For varying the phase relations I vary the effective length of the transmission lines feeding the antenna sections by winding a bare portion of the transmission line upon a rotatable metallic drum, and I provide means to take up the slack occasioned by rotation of the drum.
The invention is described more in detail in the following specification, which is accompanied by drawings in which Figure 1 indicates a system having two sections of broadside antennae;
suiliciently dil rective so that enteigy propagated 'from a Y and Figure 2 represents a somewhat similar system having three sections;
-Figure Bis an elevation showing one meth od for varying the eective length of a transmission line; c
Figure4is a wiring diagram for a triple broadside antenna arranged for warping and focusing a transmitted beam;`
Figure 5 is an alternative arrangement;
Figure 6 .indicates an arrangement which may be usedfor warping the directivity of an antenna provided with any desired number of sections.
Referring to .Figure 1 there are two sections of broadside directive antennae 2 vand transverse radiators 8. For a more detailed description of such antennae a copending application of Nils E. Lindenblad, Serial No. 229,407, filed on even date herewith, may be referred to.
In accordance with my invention instead of providing one large broadside antenna I pro.- videtwo sections, as indicated, and these are fed by symmetrically branched transmission lines 10, 12, and 14, which lead to a source of transmission energy 16. The junction point of the line 14 with the lines 10 and 12 is made variable and it is readily seen that by its movement the lines 10 and 12 are made relatively longer or shorter, thereby slightly varying the relative phase of the antennae sections 2 and 4, which results in a warped resultant directivity. l v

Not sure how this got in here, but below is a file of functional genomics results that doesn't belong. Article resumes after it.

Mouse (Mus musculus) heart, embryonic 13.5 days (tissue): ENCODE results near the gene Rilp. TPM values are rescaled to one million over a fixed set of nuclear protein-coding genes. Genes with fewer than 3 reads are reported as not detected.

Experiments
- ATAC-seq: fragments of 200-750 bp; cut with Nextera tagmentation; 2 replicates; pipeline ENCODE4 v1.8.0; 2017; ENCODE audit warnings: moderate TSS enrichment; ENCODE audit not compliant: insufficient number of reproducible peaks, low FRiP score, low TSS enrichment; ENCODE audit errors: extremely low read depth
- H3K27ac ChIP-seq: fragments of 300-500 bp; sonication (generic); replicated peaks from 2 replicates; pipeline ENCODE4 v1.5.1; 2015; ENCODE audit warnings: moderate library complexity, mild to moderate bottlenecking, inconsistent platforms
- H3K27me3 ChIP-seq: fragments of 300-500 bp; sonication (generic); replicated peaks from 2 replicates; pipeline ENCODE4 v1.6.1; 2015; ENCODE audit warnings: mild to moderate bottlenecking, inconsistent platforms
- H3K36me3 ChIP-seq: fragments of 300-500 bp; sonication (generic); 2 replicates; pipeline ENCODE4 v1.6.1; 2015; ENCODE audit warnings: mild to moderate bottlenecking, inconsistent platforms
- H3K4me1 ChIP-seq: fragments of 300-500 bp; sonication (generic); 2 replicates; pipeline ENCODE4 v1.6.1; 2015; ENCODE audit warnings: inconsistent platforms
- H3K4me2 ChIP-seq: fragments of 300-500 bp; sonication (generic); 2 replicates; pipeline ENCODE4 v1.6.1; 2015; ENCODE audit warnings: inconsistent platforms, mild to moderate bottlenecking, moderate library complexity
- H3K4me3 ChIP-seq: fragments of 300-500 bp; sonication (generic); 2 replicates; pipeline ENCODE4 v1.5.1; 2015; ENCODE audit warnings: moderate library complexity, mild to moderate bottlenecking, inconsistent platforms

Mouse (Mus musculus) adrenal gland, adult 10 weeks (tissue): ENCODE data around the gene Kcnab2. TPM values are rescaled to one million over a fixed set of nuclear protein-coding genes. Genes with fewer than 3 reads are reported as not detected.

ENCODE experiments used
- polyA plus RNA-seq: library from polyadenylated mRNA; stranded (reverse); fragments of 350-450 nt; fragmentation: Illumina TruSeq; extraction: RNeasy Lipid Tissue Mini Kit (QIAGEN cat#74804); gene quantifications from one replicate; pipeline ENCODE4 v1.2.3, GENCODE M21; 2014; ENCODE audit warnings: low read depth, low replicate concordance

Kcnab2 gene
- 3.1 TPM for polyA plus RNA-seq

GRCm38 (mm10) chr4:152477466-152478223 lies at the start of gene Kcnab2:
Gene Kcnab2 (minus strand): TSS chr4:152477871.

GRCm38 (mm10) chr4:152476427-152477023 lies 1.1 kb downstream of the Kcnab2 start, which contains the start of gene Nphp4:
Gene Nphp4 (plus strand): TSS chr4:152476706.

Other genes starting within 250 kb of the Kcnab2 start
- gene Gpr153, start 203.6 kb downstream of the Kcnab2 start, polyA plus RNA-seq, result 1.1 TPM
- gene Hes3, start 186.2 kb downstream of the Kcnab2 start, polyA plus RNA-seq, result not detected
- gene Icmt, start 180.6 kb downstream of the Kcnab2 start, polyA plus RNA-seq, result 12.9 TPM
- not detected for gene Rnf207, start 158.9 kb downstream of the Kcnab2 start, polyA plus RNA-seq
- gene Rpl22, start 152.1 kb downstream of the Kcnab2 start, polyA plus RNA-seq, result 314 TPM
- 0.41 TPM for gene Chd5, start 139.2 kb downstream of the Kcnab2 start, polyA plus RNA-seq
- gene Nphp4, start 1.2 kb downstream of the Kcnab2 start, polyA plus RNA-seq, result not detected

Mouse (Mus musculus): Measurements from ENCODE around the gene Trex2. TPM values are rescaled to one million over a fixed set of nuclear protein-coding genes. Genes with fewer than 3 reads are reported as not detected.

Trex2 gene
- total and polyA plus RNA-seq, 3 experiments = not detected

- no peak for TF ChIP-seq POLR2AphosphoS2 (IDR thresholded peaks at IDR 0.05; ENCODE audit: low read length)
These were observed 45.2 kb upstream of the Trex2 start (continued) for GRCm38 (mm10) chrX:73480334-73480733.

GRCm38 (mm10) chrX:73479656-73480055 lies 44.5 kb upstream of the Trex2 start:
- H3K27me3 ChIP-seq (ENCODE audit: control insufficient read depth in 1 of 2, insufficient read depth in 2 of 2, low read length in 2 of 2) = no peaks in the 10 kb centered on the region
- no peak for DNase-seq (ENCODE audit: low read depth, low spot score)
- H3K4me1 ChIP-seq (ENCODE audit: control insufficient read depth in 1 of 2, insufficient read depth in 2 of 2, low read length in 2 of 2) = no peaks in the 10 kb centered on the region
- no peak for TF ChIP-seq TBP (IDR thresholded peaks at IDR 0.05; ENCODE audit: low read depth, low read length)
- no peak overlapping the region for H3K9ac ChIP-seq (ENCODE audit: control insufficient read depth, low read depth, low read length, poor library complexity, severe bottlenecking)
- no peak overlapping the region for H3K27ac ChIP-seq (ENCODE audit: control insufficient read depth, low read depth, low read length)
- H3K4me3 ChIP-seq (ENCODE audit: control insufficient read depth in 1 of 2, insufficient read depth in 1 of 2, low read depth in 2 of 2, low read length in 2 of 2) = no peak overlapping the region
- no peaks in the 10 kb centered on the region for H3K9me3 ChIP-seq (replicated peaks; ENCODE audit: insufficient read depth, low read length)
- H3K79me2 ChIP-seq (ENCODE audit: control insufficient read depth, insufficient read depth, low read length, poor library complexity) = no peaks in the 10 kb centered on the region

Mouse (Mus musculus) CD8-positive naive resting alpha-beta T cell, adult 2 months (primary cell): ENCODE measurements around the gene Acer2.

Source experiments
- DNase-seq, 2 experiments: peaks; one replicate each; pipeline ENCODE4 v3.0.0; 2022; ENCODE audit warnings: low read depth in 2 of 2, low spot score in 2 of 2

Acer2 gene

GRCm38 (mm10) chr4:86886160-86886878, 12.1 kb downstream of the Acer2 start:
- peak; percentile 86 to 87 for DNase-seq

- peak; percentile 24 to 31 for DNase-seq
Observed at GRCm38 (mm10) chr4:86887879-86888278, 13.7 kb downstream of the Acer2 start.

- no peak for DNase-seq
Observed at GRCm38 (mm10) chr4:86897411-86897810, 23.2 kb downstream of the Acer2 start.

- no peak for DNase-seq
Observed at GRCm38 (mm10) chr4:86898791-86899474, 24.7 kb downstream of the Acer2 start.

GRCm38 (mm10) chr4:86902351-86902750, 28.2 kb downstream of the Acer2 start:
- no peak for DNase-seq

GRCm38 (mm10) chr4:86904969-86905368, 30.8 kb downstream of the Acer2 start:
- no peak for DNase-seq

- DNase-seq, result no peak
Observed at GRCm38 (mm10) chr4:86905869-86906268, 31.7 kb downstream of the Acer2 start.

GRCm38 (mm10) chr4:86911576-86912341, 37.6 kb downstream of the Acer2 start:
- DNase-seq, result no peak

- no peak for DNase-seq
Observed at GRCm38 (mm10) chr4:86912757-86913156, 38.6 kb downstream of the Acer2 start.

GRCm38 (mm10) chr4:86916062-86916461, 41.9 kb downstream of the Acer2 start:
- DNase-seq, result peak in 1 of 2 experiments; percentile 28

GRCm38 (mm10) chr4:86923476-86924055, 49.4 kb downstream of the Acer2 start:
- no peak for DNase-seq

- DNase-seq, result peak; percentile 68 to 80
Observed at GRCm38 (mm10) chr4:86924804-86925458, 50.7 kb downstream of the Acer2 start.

In Figure 2 there are three sections 20, 22, and 24, fed by transmission lines 30,- 32 and 34, vwhich normally are symmetrically branched, that is, the length of transmission line from the transmitter 16 to the antenna sections is electrically equal or different by full wave lengths. Itis clear that by shifting the point of junction of the line 36 with the lines 30 and 34 the latter are relatively lengthened or shortened while the length of the line 32 is unaltered, so that the resultant directivity will b e warped, just as in the arrangement shown in Figure 1.